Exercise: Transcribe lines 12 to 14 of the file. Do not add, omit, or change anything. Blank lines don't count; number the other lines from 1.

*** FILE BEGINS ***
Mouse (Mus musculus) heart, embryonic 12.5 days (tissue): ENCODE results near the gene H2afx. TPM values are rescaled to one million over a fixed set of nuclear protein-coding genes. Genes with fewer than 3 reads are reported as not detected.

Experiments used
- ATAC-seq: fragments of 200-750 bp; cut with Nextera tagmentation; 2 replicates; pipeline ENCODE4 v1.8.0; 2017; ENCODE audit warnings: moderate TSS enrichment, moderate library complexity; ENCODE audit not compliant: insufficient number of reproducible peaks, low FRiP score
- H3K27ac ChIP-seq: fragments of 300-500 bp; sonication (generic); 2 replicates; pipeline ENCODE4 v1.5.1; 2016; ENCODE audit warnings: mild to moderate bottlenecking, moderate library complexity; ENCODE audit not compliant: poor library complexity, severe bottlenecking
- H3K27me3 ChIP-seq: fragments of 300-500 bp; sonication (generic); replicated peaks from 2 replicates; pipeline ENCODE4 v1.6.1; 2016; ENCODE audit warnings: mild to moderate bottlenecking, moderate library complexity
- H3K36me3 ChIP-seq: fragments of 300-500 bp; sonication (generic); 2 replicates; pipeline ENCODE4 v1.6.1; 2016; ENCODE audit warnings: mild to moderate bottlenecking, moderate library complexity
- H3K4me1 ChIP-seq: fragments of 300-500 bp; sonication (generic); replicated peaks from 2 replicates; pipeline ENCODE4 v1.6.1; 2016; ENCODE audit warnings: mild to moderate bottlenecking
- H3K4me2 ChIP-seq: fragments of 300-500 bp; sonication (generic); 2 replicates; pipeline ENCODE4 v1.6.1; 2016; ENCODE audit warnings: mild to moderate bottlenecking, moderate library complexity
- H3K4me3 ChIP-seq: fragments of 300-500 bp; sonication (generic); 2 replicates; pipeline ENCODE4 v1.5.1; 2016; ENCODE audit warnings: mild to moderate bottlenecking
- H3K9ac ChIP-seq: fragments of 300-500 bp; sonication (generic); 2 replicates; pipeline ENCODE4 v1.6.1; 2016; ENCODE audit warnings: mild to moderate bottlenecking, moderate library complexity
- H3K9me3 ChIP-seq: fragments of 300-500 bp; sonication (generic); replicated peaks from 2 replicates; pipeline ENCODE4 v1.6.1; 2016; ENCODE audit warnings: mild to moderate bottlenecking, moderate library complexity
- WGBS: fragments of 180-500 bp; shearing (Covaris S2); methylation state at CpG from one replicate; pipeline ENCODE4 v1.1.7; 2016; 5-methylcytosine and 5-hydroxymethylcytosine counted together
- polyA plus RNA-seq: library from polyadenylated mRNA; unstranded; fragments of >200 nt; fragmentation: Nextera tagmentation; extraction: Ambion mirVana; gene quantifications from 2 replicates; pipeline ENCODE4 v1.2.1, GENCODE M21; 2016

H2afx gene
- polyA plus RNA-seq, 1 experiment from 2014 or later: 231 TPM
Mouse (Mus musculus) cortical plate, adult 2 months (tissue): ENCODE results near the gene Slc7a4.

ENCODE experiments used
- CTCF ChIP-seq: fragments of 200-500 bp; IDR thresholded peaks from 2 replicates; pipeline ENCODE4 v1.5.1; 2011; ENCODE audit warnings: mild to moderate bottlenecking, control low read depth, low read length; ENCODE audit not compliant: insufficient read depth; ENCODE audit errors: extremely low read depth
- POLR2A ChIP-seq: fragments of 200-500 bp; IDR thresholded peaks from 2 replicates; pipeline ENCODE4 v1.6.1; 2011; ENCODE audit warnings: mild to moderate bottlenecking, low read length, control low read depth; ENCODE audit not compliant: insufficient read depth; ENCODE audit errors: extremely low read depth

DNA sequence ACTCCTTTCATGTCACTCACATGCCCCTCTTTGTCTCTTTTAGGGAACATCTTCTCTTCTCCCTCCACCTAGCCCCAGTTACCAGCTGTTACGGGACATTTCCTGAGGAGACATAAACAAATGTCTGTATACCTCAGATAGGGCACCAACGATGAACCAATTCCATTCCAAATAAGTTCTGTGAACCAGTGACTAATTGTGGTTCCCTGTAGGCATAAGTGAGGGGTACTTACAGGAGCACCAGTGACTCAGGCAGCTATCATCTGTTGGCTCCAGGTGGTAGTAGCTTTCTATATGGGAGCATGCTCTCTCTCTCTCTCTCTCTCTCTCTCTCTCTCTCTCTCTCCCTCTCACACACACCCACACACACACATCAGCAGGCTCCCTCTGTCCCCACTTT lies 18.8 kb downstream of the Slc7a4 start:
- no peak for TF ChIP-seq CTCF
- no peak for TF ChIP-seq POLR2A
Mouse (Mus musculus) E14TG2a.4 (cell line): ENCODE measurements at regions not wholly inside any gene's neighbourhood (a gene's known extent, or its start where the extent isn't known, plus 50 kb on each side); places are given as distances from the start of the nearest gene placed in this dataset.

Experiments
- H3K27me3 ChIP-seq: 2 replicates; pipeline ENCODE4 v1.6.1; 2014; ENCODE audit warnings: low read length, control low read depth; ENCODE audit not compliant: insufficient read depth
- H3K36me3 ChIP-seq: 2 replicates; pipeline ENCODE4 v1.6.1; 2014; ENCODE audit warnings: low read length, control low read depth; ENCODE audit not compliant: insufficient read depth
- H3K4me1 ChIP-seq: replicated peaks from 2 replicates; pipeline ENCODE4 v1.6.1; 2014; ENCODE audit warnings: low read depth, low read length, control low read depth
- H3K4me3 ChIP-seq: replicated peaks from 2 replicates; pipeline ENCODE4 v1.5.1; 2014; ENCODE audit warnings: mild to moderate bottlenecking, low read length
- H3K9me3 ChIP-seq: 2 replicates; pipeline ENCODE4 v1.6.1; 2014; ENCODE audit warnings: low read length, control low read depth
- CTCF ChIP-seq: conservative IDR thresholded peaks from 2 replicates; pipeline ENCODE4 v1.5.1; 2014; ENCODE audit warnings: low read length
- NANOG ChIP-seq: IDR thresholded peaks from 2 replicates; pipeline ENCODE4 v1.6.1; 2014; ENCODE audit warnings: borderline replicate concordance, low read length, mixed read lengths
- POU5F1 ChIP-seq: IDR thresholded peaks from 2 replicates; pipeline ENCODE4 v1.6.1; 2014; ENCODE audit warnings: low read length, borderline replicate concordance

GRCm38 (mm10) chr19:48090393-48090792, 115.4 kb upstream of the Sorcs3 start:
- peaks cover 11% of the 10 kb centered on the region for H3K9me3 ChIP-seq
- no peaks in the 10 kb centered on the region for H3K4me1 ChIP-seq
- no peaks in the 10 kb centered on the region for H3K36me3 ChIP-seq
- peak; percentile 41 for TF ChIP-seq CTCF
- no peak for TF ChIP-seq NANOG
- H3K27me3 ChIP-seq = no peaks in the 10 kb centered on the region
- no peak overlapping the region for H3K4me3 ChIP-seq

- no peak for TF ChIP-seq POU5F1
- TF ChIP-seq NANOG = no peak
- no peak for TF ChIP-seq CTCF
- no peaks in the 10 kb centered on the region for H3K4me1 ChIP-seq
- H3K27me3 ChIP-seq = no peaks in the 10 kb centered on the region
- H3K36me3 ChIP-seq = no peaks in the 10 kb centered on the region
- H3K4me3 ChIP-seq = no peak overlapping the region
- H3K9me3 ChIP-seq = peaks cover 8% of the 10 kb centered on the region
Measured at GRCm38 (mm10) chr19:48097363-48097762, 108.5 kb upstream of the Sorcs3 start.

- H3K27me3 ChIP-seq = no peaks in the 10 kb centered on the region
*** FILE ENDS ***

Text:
- WGBS: fragments of 180-500 bp; shearing (Covaris S2); methylation state at CpG from one replicate; pipeline ENCODE4 v1.1.7; 2016; 5-methylcytosine and 5-hydroxymethylcytosine counted together
- polyA plus RNA-seq: library from polyadenylated mRNA; unstranded; fragments of >200 nt; fragmentation: Nextera tagmentation; extraction: Ambion mirVana; gene quantifications from 2 replicates; pipeline ENCODE4 v1.2.1, GENCODE M21; 2016

H2afx gene